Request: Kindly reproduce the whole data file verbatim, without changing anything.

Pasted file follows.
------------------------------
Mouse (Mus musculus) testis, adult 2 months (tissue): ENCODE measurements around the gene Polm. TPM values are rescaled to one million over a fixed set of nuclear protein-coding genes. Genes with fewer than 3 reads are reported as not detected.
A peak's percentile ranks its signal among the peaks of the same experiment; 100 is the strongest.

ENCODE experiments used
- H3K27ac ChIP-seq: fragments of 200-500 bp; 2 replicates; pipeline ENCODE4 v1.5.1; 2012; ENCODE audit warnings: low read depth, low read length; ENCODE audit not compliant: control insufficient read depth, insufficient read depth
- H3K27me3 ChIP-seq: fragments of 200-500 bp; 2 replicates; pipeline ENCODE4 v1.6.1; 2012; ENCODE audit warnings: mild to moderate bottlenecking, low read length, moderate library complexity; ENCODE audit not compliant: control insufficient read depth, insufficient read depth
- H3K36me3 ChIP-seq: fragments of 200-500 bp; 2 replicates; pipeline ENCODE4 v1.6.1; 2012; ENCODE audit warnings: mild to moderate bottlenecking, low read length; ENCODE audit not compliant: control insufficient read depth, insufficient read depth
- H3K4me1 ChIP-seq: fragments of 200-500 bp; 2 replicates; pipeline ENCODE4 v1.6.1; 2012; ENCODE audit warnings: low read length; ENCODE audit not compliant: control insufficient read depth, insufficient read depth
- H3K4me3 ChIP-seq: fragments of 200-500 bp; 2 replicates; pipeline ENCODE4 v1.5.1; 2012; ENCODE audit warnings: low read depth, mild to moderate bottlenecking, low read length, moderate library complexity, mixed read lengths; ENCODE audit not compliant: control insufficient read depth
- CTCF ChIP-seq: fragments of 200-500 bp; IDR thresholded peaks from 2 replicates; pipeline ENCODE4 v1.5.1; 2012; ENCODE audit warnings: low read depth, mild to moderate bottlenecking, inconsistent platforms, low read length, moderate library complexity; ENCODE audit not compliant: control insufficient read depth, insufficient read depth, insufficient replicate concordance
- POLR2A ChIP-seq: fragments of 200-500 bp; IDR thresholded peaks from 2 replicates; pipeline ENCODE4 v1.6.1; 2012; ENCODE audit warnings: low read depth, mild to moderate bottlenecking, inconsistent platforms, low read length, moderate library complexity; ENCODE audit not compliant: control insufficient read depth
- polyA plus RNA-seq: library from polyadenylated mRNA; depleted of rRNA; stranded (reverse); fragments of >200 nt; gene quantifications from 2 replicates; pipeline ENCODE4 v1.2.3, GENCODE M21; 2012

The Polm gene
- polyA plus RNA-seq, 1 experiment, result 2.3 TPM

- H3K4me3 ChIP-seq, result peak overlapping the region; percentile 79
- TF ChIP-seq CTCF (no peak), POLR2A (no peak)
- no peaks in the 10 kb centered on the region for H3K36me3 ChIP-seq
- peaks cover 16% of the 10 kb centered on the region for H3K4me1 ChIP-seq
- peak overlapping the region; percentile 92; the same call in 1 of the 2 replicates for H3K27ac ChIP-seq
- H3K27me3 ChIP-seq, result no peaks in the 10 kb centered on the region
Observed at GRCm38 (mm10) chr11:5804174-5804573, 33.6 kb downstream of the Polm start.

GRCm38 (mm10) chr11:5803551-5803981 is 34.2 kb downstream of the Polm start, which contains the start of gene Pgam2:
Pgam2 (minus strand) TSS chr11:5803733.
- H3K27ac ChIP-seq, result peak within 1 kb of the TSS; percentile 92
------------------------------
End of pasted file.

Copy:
Mouse (Mus musculus) testis, adult 2 months (tissue): ENCODE measurements around the gene Polm. TPM values are rescaled to one million over a fixed set of nuclear protein-coding genes. Genes with fewer than 3 reads are reported as not detected.
A peak's percentile ranks its signal among the peaks of the same experiment; 100 is the strongest.

ENCODE experiments used
- H3K27ac ChIP-seq: fragments of 200-500 bp; 2 replicates; pipeline ENCODE4 v1.5.1; 2012; ENCODE audit warnings: low read depth, low read length; ENCODE audit not compliant: control insufficient read depth, insufficient read depth
- H3K27me3 ChIP-seq: fragments of 200-500 bp; 2 replicates; pipeline ENCODE4 v1.6.1; 2012; ENCODE audit warnings: mild to moderate bottlenecking, low read length, moderate library complexity; ENCODE audit not compliant: control insufficient read depth, insufficient read depth
- H3K36me3 ChIP-seq: fragments of 200-500 bp; 2 replicates; pipeline ENCODE4 v1.6.1; 2012; ENCODE audit warnings: mild to moderate bottlenecking, low read length; ENCODE audit not compliant: control insufficient read depth, insufficient read depth
- H3K4me1 ChIP-seq: fragments of 200-500 bp; 2 replicates; pipeline ENCODE4 v1.6.1; 2012; ENCODE audit warnings: low read length; ENCODE audit not compliant: control insufficient read depth, insufficient read depth
- H3K4me3 ChIP-seq: fragments of 200-500 bp; 2 replicates; pipeline ENCODE4 v1.5.1; 2012; ENCODE audit warnings: low read depth, mild to moderate bottlenecking, low read length, moderate library complexity, mixed read lengths; ENCODE audit not compliant: control insufficient read depth
- CTCF ChIP-seq: fragments of 200-500 bp; IDR thresholded peaks from 2 replicates; pipeline ENCODE4 v1.5.1; 2012; ENCODE audit warnings: low read depth, mild to moderate bottlenecking, inconsistent platforms, low read length, moderate library complexity; ENCODE audit not compliant: control insufficient read depth, insufficient read depth, insufficient replicate concordance
- POLR2A ChIP-seq: fragments of 200-500 bp; IDR thresholded peaks from 2 replicates; pipeline ENCODE4 v1.6.1; 2012; ENCODE audit warnings: low read depth, mild to moderate bottlenecking, inconsistent platforms, low read length, moderate library complexity; ENCODE audit not compliant: control insufficient read depth
- polyA plus RNA-seq: library from polyadenylated mRNA; depleted of rRNA; stranded (reverse); fragments of >200 nt; gene quantifications from 2 replicates; pipeline ENCODE4 v1.2.3, GENCODE M21; 2012

The Polm gene
- polyA plus RNA-seq, 1 experiment, result 2.3 TPM

- H3K4me3 ChIP-seq, result peak overlapping the region; percentile 79
- TF ChIP-seq CTCF (no peak), POLR2A (no peak)
- no peaks in the 10 kb centered on the region for H3K36me3 ChIP-seq
- peaks cover 16% of the 10 kb centered on the region for H3K4me1 ChIP-seq
- peak overlapping the region; percentile 92; the same call in 1 of the 2 replicates for H3K27ac ChIP-seq
- H3K27me3 ChIP-seq, result no peaks in the 10 kb centered on the region
Observed at GRCm38 (mm10) chr11:5804174-5804573, 33.6 kb downstream of the Polm start.

GRCm38 (mm10) chr11:5803551-5803981 is 34.2 kb downstream of the Polm start, which contains the start of gene Pgam2:
Pgam2 (minus strand) TSS chr11:5803733.
- H3K27ac ChIP-seq, result peak within 1 kb of the TSS; percentile 92